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Beyond 30×30: What the future of conservation should look like

September 25, 2023

Green 2.0 Team

Beyond 30×30: What the future of conservation should look like

By Kat So

Kat So is a campaign manager in the Energy & Environment Department at the Center for American Progress, a multi-issue policy think tank based in Washington DC. She is also the project coordinator for the Ocean Justice Forum. In this blog she discusses how we should measure conservation success and implement equitable 30×30 policies.

During the very first week in office, the Biden-Harris administration set the first national conservation goal of conserving 30 percent of US lands and waters by 2030, then further outlined the methods and practices about how to reach this goal in the America the Beautiful Initiative. A 2022 CAP report lays out the opportunities that the administration has to make significant gains towards this ambitious goal through executive action.

As the first term of the Biden-Harris administration comes to an end, it’s necessary to assess the progress made towards reaching 30×30 and what strategies have and have not worked. This has given rise to a national discussion amongst the conservation community – what counts and what doesn’t? By some calculations the US has protected 12% of land and 26% of the ocean. Yet, these numbers mask some of the shortcomings of using 30×30 as a measurement of conservation success.

The protection of nature is vitally important in a time when the United States is losing a football field of natural area every 30 seconds. Yet in the ocean, the 30×30 goal has led national NGOs and the government to further prioritize the establishment of marine protected areas as large and as quickly as possible.

As a result, nearly all of the attention has been on offshore, pelagic regions, especially those in the Western and Central Pacific. In fact, nearly 99.5 percent of the marine reserves in the United States are in Hawaii and the Pacific Island territories. Removing large parks in Alaska and swaths of the Pacific ocean, only 7% of land area, 0.6% of state waters and 0.01% of federal waters are protected.

The hyperfocus on reaching the 30% threshold has obscured the real goal of conservation and the spirit of Biden’s America the Beautiful commitment – advancing durable, high-quality conservation solutions that benefit communities and wildlife and protect America’s natural and cultural heritage. The questions we should be asking are – What types of areas are being protected? Where are these areas located? Have the communities been involved in the process?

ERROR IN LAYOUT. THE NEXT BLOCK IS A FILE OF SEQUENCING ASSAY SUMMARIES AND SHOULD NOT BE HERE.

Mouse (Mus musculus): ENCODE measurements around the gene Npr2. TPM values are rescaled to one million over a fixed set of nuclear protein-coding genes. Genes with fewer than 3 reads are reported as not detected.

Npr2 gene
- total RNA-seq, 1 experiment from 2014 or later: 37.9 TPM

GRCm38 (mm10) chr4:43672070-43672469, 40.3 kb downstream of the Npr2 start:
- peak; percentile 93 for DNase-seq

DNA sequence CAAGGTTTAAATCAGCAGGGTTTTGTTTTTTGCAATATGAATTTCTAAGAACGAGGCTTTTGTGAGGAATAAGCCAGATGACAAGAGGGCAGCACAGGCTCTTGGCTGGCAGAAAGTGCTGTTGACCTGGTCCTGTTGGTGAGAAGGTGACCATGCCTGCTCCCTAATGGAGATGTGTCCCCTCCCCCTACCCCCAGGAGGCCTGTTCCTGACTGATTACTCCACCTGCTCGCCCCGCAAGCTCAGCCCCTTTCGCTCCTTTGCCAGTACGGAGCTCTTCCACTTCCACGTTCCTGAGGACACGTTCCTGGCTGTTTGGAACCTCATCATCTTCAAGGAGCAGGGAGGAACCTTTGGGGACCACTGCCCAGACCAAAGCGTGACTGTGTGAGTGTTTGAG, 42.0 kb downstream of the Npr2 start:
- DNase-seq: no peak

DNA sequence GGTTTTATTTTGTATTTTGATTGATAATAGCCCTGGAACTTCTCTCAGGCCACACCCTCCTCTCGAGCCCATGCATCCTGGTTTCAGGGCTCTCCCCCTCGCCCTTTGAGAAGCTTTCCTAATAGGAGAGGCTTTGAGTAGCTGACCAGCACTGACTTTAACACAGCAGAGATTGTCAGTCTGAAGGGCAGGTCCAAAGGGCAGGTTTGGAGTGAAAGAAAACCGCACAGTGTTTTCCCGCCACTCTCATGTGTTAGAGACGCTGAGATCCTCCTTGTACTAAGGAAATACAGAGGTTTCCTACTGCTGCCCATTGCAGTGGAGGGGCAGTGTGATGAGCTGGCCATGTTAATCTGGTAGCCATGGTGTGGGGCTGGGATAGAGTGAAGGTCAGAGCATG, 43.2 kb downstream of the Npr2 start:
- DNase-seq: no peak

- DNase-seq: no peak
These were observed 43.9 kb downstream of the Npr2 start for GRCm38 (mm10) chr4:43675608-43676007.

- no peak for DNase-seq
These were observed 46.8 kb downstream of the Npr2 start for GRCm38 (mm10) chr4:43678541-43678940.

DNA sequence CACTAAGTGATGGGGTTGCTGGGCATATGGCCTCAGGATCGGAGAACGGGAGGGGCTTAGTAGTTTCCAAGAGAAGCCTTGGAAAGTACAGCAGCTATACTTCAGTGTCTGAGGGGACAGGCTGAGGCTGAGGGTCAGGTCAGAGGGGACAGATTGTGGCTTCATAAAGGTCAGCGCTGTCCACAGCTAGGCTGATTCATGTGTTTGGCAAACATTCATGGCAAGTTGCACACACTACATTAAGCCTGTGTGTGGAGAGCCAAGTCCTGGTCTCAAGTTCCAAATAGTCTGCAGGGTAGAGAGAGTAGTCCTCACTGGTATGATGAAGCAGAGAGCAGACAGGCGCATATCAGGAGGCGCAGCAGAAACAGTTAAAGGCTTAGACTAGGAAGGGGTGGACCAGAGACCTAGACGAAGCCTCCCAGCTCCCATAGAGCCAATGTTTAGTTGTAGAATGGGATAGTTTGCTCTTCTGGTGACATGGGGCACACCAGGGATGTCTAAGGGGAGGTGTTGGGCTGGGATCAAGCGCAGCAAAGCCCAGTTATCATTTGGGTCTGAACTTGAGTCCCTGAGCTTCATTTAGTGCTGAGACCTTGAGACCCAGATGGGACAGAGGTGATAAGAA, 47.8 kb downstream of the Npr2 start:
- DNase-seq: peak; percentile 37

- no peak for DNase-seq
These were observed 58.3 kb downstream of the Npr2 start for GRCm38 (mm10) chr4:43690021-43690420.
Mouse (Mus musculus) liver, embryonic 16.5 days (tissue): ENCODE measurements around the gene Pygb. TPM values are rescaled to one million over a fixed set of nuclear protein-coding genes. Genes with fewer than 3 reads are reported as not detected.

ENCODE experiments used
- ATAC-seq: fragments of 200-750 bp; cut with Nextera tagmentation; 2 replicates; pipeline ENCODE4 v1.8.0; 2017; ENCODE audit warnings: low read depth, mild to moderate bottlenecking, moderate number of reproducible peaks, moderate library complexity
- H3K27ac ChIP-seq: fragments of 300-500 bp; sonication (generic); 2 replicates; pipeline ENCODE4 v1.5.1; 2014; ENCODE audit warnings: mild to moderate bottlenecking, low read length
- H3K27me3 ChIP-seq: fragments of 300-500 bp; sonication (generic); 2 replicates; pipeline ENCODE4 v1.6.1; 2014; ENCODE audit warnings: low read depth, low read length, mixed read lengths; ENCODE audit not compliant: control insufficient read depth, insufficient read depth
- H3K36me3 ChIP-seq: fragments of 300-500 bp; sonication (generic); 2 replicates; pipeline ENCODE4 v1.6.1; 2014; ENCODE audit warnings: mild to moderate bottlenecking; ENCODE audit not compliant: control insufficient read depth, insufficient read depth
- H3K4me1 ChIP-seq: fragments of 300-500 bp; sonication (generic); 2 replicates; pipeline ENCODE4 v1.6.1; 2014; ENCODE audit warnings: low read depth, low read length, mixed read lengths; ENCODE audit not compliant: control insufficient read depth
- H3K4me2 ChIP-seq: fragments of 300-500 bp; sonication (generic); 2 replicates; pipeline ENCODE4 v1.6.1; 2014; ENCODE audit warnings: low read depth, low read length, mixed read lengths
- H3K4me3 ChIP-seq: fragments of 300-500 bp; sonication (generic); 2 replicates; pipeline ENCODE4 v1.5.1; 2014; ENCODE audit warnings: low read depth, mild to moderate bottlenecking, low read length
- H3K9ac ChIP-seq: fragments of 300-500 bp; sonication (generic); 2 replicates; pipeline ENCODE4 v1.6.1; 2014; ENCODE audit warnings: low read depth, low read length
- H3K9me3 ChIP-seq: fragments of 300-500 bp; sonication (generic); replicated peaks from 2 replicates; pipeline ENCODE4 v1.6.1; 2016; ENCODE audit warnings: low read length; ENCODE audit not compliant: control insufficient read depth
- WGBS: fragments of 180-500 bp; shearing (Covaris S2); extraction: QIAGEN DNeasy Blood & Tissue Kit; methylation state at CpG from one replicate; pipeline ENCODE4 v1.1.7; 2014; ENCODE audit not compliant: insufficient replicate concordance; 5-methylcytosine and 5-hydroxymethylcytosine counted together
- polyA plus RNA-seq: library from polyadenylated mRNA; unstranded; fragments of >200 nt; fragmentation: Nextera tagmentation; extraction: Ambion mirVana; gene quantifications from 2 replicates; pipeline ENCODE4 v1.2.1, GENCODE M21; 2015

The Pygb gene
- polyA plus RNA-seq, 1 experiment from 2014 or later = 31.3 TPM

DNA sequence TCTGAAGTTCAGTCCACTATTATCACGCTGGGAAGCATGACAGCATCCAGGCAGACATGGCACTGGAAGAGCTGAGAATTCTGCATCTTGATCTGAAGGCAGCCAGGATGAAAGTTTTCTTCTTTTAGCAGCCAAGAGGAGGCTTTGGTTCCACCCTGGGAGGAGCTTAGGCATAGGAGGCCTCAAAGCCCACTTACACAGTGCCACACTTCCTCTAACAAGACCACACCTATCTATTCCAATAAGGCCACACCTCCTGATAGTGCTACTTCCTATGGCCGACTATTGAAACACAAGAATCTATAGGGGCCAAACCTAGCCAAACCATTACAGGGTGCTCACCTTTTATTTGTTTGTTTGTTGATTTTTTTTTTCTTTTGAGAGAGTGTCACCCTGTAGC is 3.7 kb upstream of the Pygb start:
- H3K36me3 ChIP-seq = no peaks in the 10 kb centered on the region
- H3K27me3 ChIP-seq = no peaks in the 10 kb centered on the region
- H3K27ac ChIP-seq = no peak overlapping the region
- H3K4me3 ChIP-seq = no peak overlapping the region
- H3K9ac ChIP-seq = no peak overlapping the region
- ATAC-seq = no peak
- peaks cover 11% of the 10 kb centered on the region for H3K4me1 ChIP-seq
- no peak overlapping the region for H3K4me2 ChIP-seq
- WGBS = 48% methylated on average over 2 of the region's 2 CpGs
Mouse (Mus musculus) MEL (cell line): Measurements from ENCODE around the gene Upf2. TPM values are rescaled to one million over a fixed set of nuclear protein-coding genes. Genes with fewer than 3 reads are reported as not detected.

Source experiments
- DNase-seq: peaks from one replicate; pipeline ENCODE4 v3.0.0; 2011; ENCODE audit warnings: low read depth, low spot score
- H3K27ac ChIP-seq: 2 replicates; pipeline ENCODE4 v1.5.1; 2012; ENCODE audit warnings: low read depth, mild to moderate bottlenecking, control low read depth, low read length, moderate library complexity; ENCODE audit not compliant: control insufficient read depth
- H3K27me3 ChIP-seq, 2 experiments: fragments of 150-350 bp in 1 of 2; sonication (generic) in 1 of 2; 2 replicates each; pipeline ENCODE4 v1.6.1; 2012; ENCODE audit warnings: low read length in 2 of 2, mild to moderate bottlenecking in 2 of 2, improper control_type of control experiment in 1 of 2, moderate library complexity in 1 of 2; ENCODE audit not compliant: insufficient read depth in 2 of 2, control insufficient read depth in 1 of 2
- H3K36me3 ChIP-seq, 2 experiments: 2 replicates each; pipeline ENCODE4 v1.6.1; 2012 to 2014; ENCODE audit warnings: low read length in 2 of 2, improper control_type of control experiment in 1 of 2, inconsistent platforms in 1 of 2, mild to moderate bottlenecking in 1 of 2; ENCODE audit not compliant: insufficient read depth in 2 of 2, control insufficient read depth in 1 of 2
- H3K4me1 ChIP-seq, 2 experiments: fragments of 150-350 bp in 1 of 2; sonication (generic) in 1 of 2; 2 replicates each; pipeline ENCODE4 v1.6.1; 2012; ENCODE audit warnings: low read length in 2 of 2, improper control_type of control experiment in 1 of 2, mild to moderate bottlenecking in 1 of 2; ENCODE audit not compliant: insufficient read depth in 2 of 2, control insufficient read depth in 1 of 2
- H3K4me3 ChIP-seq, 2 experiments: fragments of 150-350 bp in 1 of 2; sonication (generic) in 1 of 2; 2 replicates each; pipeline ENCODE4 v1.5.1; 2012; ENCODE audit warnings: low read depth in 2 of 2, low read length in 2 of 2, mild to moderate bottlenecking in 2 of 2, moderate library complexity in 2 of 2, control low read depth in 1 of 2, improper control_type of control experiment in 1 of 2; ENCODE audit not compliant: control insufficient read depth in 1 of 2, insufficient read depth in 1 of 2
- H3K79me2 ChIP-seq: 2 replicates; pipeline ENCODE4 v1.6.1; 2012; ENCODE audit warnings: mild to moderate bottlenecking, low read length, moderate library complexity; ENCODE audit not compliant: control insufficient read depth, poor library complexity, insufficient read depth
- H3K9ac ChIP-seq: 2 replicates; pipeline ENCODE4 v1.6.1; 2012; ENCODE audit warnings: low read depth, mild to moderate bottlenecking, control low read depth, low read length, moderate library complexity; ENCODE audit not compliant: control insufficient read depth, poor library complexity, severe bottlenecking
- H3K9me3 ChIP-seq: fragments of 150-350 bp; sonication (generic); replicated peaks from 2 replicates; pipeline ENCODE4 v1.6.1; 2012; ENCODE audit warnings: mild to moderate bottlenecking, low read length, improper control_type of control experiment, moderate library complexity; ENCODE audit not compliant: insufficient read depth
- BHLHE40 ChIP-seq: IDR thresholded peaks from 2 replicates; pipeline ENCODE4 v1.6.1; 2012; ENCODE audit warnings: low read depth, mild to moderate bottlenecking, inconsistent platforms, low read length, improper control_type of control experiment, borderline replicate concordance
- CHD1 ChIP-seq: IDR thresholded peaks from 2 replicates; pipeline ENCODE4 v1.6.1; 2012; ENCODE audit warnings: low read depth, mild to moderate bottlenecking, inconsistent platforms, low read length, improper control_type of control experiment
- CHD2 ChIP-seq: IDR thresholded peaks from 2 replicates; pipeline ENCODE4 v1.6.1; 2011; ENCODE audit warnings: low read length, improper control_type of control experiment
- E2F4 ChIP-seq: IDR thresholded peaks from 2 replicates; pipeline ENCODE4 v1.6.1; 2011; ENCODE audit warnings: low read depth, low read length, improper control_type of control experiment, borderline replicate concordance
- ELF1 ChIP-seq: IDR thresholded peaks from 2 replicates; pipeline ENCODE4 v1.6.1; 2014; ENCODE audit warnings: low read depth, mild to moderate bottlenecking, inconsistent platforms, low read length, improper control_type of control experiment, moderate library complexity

So, if area targets aren’t enough, what else do we need to measure what conservation success should really look like?

Organizers, panelists, and staff of the Upwell: A Wave of Ocean Justice event in June 2023. Photo Credit: Chris Williams.

Conservation success should be measured by increasing equitable access to nature for all people, focusing on those areas that are culturally important to people and their identity, and protecting habitats that are high in biodiversity and carbon sequestration.

Most of the ocean areas under the greatest threat, and those that are most important to people, cultures, economies, biodiversity conservation, and carbon sequestration, are much closer to shore in places with large numbers of people. Habitats including salt marshes, seagrass, mangroves, and corals, and keystone species like oysters, kelp, and salmon, have supported communities of people for millennia in North America, and are all threatened by human use, development, pollution, and climate change.

Additionally, historical inequities—deeply rooted in the United States’ long history of segregation, racial discrimination, and exclusion—have led to restrictive coastal access policies with only 10% of the U.S. coast and Great Lakes having strong legal protection laws ensuring equitable public access.

The conservation movement in the United States is at an important crossroads. Instead of debating “what counts,” we should focus our efforts on effective and equitable 30×30 policies with a diverse portfolio of habitat types in all ecosystems across the United States. The America Beautiful for All Coalition’s policy agenda lays out how to do just that by working with frontline and Indigenous communities to increase equitable access, celebrate cultures and identity tied to uses of the ocean, and protect and conserve nature, while integrating sustainable levels of human use and protection of the sacred.

Learn More:

To learn more about this work, please visit: Tackling Climate Change and Environmental Injustice – Center for American Progress To learn more about the author, you can follow Kat So on Twitter or Linkedin.